Southwest is currently in legal battles with two skiplagging search engines. After the low-cost giant sued Kiwi.com in January, Skiplagged filed a preemptory case against the airline to make its case. Southwest is unique in that it does not advertise its fares on engines like Google Flights or Expedia, instead almost solely using its own website for bookings.
Everyone familiar with Southwest Airlines knows one reality about the airline, there’s almost only one place to buy tickets: southwest.com. The carrier has made it clear that it would like to control the customer booking experience and ensure that it is not paying fees to any external service providers, saving millions a year.
However, there are some websites that sell Southwest tickets, even without explicit authorization. In January, the airline sued Kiwi.com, a Czech airline aggregator and booking site, stating that it violated Southwest’s terms and conditions by selling tickets without written permission.
Both sides have argued their case in court and in public statements. According to Business Insider, Southwest said in its original complaint,
“Kiwi knowingly and intentionally targets the Southwest website to harvest Southwest’s fare and pricing information for its own commercial benefit and without Southwest’s authorization.”
However, Kiwi.com has been quick to respond with its own argument, with a spokesperson saying,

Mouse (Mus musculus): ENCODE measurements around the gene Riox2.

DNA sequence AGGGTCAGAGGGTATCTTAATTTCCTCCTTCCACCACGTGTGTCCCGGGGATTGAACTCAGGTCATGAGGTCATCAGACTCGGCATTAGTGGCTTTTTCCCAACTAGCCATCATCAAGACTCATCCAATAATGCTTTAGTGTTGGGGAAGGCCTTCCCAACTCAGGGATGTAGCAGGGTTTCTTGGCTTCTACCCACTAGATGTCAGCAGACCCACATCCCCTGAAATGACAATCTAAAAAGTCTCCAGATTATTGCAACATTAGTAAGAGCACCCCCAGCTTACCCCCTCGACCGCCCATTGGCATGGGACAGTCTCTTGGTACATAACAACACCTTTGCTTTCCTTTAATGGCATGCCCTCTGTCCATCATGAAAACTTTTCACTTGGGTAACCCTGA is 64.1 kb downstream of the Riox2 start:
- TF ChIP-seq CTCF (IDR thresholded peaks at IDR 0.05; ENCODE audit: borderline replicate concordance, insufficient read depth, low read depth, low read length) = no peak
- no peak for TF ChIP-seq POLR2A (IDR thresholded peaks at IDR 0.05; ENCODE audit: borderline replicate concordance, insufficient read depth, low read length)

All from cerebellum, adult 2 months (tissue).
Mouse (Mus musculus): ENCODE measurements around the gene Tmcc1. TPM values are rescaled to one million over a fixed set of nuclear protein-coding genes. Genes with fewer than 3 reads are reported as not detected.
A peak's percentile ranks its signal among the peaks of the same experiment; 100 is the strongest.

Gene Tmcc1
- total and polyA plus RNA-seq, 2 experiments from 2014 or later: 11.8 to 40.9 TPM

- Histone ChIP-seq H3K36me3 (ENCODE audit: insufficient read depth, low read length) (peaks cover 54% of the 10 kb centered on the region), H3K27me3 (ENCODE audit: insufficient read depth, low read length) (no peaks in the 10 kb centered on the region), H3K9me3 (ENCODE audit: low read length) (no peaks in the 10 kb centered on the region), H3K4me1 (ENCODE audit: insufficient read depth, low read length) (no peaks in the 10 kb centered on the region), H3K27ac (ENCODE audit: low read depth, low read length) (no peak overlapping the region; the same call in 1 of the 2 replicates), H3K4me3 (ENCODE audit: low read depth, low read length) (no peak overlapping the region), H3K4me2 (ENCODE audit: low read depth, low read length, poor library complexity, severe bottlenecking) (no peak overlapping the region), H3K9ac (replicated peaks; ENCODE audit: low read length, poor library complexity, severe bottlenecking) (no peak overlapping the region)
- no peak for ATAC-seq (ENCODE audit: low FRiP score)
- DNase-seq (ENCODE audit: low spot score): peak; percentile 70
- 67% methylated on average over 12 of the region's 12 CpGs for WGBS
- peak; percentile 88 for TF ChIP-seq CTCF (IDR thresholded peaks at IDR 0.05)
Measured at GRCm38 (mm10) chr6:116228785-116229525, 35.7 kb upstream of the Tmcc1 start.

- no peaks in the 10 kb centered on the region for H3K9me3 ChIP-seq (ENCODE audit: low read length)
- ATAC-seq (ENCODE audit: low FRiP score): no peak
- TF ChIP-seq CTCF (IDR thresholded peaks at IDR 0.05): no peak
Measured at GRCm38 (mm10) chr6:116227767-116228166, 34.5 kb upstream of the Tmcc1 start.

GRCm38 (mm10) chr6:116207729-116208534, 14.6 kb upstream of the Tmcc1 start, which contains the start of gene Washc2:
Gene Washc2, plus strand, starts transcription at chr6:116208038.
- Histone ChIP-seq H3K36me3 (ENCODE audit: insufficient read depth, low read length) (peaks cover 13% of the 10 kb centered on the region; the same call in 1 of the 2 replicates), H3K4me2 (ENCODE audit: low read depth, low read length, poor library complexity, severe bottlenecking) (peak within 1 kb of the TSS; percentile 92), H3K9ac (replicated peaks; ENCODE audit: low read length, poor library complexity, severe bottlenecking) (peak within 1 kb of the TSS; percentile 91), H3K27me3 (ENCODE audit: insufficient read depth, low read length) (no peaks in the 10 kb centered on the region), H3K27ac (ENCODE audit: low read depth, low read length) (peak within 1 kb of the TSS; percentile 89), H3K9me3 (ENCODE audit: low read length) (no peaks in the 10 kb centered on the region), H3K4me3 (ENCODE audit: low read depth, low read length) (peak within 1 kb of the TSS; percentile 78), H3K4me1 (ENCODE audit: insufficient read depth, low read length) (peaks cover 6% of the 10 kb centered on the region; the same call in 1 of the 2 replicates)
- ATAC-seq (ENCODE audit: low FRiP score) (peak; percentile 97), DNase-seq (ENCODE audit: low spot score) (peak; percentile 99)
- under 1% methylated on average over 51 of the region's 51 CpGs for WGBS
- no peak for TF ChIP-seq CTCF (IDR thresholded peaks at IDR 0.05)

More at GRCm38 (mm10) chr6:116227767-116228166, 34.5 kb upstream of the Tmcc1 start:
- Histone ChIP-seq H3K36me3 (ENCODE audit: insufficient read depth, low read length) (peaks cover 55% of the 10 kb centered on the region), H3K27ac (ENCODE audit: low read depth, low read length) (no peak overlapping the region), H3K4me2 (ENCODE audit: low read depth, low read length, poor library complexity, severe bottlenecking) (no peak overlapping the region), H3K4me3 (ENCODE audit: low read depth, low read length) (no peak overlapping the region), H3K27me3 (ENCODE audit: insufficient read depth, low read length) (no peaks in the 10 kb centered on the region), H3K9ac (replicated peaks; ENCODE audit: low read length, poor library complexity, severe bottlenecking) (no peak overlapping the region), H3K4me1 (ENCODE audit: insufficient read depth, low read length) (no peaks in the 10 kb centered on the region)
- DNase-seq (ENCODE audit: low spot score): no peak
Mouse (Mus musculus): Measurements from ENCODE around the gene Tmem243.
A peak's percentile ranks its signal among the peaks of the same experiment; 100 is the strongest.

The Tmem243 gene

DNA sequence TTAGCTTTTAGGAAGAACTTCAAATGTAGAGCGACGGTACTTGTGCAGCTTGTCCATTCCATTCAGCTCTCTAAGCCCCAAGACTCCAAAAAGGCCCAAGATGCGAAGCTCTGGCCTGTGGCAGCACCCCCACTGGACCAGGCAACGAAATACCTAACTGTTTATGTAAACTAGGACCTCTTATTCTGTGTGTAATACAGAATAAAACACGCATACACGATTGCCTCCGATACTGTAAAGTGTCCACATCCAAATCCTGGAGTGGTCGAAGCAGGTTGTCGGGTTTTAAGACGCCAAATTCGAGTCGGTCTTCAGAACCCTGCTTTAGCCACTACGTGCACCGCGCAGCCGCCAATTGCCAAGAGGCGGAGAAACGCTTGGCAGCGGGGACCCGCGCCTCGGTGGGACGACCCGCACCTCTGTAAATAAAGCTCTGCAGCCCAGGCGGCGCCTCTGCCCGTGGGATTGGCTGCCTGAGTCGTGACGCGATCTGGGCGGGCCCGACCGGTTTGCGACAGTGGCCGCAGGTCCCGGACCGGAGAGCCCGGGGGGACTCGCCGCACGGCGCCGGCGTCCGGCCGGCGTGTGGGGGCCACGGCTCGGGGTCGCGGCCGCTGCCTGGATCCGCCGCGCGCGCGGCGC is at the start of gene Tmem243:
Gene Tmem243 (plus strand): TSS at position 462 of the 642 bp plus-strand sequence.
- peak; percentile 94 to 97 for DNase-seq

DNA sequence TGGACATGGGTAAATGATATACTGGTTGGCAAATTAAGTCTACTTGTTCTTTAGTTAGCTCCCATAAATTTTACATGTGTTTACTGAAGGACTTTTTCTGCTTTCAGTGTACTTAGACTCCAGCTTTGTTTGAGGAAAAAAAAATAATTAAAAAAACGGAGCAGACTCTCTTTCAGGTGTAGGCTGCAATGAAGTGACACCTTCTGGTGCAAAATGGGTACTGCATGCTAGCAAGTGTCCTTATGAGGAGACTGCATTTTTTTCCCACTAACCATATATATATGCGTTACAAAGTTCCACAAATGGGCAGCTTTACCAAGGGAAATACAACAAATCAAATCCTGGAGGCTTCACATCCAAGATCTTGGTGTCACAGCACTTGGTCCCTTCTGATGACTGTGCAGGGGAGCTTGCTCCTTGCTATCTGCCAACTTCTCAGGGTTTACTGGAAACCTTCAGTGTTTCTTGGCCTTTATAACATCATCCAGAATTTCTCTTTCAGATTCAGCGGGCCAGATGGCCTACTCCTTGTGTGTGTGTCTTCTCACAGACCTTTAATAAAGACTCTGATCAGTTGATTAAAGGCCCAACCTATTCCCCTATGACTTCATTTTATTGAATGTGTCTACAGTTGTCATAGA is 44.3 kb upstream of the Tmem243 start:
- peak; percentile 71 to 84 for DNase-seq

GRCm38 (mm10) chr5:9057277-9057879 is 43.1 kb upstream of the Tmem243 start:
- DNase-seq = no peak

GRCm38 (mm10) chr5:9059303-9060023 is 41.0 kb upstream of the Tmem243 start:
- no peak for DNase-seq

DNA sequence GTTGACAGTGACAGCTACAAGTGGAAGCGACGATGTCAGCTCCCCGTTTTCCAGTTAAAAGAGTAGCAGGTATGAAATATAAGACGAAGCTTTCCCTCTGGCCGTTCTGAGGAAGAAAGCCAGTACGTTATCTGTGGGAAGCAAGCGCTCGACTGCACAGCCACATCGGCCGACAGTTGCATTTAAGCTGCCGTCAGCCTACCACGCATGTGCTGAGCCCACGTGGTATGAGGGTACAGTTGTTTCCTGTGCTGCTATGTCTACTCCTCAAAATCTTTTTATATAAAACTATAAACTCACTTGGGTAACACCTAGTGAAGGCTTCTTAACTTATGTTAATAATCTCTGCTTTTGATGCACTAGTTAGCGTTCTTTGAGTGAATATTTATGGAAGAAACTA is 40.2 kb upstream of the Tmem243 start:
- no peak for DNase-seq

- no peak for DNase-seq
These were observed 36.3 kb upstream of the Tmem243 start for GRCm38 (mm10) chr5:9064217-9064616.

Sensing possible jeopardy if Kiwi.com lost the case, travel website Skiplagged launched its own legal challenge. The website filed a peremptory challenge against Southwest in New York, hoping that the judge will rule that Skiplagged does not violate the airline’s booking policies.
Notably, Skiplagged makes a different argument from Kiwi. Instead of advocating for open access to fares, the booking engine says in its complaint,
“Skiplagged does not access Southwest.com or use the Southwest API to obtain data published on Skiplagged.com and is not bound by the Southwest terms and conditions.”
The decision to file a case comes after a series of letters between Southwest and the booking website earlier in the year. The airline reportedly also said that Skiplagged “inducing Kiwi.com to breach Southwest’s website” by offering links to its own site.
Interestingly, Skiplagged did not say where it gets its fare information from. This is unique since Southwest is strict in who can sell its tickets, with web scraping being the most used tool for data.
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The outcome of both cases will be important for Southwest. Were it to lose the Kiwi.com challenge, it would open the floodgates to aggregators around the world to list its flights and sell tickets. A victory would ensure that it can continue operating smoothly and act as a warning to other sites that many try Kiwi’s tactics.
The Skiplagged case holds other ramifications. Considering Skiplagged won a popular case against United in 2014, all eyes will be on the site to see if it can beat Southwest too. Moreover, the case might reveal where the site gets its fare data, allowing others to follow suit. However, for now, keep an eye out on both these developing legal cases.
What do you think about Southwests’ website-only policy? Let us know in the comments!